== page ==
Beto O’Rourke goes with his wife, Amy Hoover Sanders, and his three children, Ulysses, Henry and Molly in El Paso on 6 November 2018. Photograph: Paul Ratje/ AFP/ Getty Images
His involvement became problematic for two main reasons. The first was his family ties to the mastermind behind the hope, multi-millionaire real estate magnate William Sanders. Months after O’Rourke joined the council, he married Amy Sanders and William Sanders became his father-in-law.
The downtown project was a private-public partnership. The private area involved a civic organization called the Paso del Norte Group, PDNG, which Sanders set up with some of his super-wealthy friends from El Paso.
Controversy erupted when it emerged that O’Rourke was also a member. Did his position, with one hoof in the private PDNG side of the slew and another on the public council side, amount to a conflict of interest? He was slapped with an moralities complaint, later dismissed.
O’Rourke initially voted in the council to go ahead with the change contrive, but as neighbourhood resistance ripened he recused himself from various key elections. Further cries of foul play descended on him in 2012, when O’Rourke made an insurgent’s bid to unseat the incumbent Congressman for El Paso, Silvestre Reyes.
A company owned by Sanders lent $40,000 to a Republican-backedSuper Pac that invested in attack ads against Reyes, contributing to O’Rourke’s underdog victory and devoting him a leg-up to Washington.
In a recent interview with the American Prospect, O’Rourke repudiated any conflict relating to his father-in-law. Sanders” became it the standard rules that he religiously followed, never to talk politics”, he said.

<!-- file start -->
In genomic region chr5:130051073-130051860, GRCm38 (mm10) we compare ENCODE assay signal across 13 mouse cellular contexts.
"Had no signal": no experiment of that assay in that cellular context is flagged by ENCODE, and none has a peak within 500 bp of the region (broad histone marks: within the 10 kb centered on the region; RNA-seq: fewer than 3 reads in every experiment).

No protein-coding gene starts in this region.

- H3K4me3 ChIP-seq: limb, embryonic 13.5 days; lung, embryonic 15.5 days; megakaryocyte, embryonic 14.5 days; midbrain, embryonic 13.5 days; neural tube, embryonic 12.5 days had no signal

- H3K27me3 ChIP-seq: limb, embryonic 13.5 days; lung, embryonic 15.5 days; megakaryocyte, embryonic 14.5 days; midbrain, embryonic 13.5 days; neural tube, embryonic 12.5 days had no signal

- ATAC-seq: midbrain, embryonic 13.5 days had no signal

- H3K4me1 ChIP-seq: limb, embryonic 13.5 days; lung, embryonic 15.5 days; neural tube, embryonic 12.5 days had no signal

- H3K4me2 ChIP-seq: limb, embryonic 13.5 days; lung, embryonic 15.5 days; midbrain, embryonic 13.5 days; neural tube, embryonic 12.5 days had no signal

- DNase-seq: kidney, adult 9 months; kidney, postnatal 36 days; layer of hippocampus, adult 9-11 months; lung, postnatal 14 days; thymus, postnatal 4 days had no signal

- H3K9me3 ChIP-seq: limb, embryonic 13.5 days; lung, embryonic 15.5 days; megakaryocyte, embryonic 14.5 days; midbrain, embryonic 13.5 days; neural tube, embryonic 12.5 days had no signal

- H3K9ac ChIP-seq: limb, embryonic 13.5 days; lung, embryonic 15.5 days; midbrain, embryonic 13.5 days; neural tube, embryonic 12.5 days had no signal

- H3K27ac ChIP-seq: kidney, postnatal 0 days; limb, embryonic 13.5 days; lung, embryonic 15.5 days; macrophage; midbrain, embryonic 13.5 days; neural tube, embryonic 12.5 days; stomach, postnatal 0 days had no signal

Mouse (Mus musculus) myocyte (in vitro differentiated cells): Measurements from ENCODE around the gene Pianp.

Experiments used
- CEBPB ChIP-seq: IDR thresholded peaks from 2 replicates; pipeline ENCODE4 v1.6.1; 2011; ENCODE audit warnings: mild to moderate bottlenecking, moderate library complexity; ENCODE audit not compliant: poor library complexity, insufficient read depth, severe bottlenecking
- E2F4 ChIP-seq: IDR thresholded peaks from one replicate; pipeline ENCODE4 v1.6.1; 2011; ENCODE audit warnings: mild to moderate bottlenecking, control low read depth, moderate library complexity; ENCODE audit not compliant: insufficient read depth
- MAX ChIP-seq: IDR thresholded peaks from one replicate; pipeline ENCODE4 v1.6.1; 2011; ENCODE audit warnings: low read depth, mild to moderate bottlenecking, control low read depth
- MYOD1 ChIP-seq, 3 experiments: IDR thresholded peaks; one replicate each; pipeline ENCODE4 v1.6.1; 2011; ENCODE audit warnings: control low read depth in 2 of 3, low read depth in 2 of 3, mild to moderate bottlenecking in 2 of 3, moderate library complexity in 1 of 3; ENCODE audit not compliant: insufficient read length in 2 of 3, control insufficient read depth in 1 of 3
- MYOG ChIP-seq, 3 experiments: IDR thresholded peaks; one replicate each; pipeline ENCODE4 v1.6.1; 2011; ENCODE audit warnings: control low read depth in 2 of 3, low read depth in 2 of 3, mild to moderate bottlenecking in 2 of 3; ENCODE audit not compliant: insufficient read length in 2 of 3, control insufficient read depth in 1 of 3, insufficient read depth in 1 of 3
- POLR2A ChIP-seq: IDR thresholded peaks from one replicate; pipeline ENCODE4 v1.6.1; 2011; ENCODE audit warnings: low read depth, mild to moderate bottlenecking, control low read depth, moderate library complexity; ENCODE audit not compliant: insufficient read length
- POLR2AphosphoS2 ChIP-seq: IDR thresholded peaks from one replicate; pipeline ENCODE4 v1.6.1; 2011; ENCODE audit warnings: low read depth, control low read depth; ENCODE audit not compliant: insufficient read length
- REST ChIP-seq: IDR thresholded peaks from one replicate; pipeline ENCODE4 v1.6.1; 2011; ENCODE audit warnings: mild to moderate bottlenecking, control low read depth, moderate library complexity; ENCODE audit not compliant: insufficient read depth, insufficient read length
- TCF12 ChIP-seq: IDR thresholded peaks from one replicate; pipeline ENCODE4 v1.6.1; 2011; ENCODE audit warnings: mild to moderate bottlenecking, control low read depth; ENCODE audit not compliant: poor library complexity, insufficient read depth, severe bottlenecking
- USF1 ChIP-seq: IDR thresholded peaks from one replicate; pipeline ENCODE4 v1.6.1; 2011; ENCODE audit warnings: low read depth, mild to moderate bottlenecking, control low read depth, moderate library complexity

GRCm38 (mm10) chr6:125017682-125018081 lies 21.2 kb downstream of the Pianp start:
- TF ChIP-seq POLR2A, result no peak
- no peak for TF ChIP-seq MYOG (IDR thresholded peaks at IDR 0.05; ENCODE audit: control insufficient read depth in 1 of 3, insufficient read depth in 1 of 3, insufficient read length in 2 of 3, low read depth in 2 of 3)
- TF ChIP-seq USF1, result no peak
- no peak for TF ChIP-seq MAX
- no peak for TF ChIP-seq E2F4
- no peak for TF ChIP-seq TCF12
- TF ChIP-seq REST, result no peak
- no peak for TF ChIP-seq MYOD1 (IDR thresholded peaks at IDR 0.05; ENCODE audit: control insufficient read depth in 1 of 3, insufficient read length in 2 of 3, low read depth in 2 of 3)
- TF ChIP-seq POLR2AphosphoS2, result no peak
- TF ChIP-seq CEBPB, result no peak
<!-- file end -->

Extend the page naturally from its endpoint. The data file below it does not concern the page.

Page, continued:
But the Sanders connection still irritates with activists opposed to the downtown scheme such as David Romo, a guiding is part of the central protest radical Paso del Sur. He said that O’Rourke’s connections to Sanders takes the glisten off his current claim that as a presidential candidate he eschews big bucks and is running a ” people’s safarus “.
Romo told the Guardian that in his view O’Rourke’s role in the redevelopment throws doubts concerning his 2020 candidacy.” What happened in El Paso is said that the solution to our national troubles does not come from a multi-millionaire funded by billionaires who does their bid .”
Romo is a celebrated historian of El Paso’s revolutionary past and as such is an articulate exponent of the second criticism leveled at O’Rourke over the redevelopment scheme- that he backed with gentrification despite the damage it would impose on poverty-stricken Latino residents and historic El Paso.” He was the jolly face of ugly gentrification .”
O’Rourke denies that he backed with gentrifiers, contending his intention was to breathe new life into the dilapidated nerve of a major municipality. He did tell the American Prospect, though, that in hindsight he accepts that he did” a really poor profession of listening to that disapproval “.
‘He genuinely does need to answer questions’
Similar controversy followed O’Rourke to Washington. Whether it originated from his innate pragmatism as a politician who tends to decide each question as it comes rather than following dogma, or whether it was because of his springs in Texas, a state that has been dominated by Republicans for the past 20 times, his voting record in Congress was striking for the current lack of defendant purity.